Lighting Outdoors with Modifiers

Exterior daylight setup

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Make your outdoor interviews look great

Shooting interviews outdoors can be tricky. You often times don?t know what light you?ll be working with for exterior shoots until right before. Therefore, it?s a good ideal to have the tools needed for all types of lighting conditions.
If you don?t have the budget for large HMI or LED lights you might have to control and/or shape the sun to make your subjects look great on camera. When you?re talking to someone outside on a bright sunny day, you probably don?t notice that they have huge shadows beneath their eyes. But if you were to see this on screen you definitely would notice.[/vc_column_text][/vc_column][/vc_row][vc_row full_width=”stretch_row_content”][vc_column width=”1/1″ css=”.vc_custom_1430771385847{margin-bottom: -50px !important;}”][vc_column_text]TAR Productions uses Suntracker for interviews outdoors[/vc_column_text][/vc_column][/vc_row][vc_row][vc_column width=”5/6″ offset=”vc_col-sm-offset-1″][vc_column_text]The sun is usually going to be the biggest and strongest light source available. This also means the sun can provide some harsh lighting conditions. Sometimes you?re forced to shoot outside, sometimes it makes the most sense for your story.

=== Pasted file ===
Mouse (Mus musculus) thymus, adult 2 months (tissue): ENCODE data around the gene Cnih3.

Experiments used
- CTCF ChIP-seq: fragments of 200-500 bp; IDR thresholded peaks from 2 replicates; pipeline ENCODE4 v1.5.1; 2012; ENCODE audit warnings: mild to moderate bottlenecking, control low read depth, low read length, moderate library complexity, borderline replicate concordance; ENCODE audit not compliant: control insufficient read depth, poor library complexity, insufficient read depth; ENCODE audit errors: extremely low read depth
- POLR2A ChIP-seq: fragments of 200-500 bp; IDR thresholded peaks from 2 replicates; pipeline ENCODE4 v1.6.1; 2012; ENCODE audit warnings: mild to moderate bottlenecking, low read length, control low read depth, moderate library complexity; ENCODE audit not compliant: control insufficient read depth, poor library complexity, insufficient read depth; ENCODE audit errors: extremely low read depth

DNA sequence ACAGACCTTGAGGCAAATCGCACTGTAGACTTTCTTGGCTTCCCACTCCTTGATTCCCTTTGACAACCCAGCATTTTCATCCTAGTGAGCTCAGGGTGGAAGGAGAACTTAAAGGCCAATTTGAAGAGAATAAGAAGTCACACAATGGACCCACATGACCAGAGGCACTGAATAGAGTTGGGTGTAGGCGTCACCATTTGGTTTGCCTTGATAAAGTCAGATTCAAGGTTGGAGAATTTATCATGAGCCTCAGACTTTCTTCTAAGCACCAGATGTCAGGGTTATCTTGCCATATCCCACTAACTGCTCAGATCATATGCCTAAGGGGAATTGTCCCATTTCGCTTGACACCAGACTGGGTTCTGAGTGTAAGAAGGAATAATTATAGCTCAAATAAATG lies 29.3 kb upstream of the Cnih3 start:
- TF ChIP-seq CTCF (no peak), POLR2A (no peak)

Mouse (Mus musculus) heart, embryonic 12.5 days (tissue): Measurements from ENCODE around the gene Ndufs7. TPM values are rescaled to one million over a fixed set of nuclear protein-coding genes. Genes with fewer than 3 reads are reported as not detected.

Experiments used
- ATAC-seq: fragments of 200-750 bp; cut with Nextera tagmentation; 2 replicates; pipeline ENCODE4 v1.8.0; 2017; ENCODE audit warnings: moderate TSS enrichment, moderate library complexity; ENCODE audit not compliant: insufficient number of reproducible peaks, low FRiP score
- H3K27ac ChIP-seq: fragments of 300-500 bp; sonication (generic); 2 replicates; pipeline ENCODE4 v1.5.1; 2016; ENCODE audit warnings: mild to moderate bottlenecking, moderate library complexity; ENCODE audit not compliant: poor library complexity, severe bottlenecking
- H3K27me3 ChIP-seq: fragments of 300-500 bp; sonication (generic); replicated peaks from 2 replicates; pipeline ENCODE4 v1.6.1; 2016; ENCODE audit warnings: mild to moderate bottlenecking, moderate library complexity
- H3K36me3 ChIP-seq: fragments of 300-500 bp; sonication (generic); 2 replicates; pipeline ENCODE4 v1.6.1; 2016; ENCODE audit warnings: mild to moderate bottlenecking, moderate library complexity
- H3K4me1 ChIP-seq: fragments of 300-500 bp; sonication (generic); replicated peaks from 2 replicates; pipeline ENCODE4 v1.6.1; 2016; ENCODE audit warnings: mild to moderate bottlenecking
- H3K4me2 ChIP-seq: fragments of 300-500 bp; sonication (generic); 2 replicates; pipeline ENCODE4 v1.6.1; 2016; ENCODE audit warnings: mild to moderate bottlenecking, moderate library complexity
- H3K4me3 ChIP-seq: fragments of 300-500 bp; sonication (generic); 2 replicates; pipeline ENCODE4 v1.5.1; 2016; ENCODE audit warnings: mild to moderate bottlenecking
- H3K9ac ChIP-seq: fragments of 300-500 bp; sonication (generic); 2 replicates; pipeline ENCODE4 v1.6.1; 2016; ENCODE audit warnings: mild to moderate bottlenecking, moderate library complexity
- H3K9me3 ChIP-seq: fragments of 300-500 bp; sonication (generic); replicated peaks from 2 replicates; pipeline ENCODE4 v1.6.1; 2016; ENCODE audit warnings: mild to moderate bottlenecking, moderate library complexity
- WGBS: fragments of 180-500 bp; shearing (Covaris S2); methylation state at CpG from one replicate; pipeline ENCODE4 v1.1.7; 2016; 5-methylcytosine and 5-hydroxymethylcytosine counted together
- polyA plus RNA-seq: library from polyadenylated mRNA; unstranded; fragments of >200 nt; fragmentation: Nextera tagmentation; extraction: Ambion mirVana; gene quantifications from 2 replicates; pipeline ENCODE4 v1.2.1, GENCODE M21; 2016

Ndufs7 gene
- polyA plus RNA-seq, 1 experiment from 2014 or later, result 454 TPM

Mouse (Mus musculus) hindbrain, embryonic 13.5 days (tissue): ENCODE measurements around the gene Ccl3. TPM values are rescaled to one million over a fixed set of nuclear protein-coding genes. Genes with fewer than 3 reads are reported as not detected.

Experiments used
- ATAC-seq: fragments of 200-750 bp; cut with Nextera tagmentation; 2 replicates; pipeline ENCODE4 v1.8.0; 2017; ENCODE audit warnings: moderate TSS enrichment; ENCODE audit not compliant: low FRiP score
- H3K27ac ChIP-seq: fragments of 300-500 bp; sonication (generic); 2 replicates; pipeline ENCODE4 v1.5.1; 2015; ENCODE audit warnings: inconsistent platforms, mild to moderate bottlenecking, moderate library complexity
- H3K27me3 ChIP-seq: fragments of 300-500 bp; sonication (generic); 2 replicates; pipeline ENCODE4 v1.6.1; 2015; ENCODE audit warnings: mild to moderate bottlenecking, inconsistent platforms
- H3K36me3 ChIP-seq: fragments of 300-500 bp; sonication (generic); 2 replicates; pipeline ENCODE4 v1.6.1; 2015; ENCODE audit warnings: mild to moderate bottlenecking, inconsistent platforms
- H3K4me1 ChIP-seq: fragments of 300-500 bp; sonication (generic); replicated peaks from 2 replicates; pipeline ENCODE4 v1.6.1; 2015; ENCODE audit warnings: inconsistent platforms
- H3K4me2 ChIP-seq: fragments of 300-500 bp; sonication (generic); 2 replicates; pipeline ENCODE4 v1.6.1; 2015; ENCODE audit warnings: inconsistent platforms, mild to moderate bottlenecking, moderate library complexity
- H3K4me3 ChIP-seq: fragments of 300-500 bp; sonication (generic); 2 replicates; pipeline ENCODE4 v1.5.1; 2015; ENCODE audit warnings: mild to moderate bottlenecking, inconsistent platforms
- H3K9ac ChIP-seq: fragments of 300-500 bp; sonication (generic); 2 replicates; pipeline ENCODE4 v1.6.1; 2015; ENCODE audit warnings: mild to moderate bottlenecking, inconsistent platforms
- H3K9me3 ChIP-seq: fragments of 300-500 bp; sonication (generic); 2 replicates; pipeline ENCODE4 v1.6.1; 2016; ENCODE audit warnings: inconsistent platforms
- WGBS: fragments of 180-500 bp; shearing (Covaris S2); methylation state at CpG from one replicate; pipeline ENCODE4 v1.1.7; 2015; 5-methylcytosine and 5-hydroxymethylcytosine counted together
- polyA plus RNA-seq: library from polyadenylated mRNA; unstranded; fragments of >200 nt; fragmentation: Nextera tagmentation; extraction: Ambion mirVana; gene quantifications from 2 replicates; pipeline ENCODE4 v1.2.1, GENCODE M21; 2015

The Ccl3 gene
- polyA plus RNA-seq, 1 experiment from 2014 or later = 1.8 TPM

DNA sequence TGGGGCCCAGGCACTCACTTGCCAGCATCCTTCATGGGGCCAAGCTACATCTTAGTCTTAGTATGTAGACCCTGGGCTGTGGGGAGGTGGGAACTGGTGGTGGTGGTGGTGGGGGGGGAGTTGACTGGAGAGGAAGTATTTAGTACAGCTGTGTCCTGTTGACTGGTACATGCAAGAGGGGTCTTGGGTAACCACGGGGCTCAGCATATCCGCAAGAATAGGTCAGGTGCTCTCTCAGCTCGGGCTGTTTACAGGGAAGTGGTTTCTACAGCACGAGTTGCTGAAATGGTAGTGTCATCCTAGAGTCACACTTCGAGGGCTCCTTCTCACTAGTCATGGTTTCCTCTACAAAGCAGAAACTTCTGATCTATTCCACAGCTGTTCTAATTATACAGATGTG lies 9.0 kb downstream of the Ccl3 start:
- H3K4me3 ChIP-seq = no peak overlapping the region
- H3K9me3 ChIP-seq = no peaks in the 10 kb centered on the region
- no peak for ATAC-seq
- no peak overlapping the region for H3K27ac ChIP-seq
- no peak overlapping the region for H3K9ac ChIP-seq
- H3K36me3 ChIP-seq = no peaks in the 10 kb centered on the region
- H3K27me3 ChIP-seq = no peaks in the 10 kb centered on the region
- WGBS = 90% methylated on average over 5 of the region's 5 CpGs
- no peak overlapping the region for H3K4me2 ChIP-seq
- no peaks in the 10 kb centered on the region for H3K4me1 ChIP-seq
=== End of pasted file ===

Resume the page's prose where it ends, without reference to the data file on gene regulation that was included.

For example, when we were in Haiti with Helping Haitian Angels, we shot all interviews outside since the land, Kay Anj Village, was a huge part of the organization that it just wouldn?t have felt right to shoot inside.[/vc_column_text][/vc_column][/vc_row][vc_row][vc_column width=”5/6″ offset=”vc_col-sm-offset-1″ css=”.vc_custom_1430770749730{margin-top: -85px !important;margin-bottom: -85px !important;}”][vc_column_text]

The sun is usually going to be the biggest and strongest light source available.

[/vc_column_text][/vc_column][/vc_row][vc_row][vc_column width=”5/6″ offset=”vc_col-sm-offset-1″][vc_column_text]The problem was that the land was very flat and dry without a ton of vegetation. This made it a challenge to find great interview spots. Fortunately, we brought with us a portable lighting kit from Matthews ?that would allow us to shape and bounce light as needed.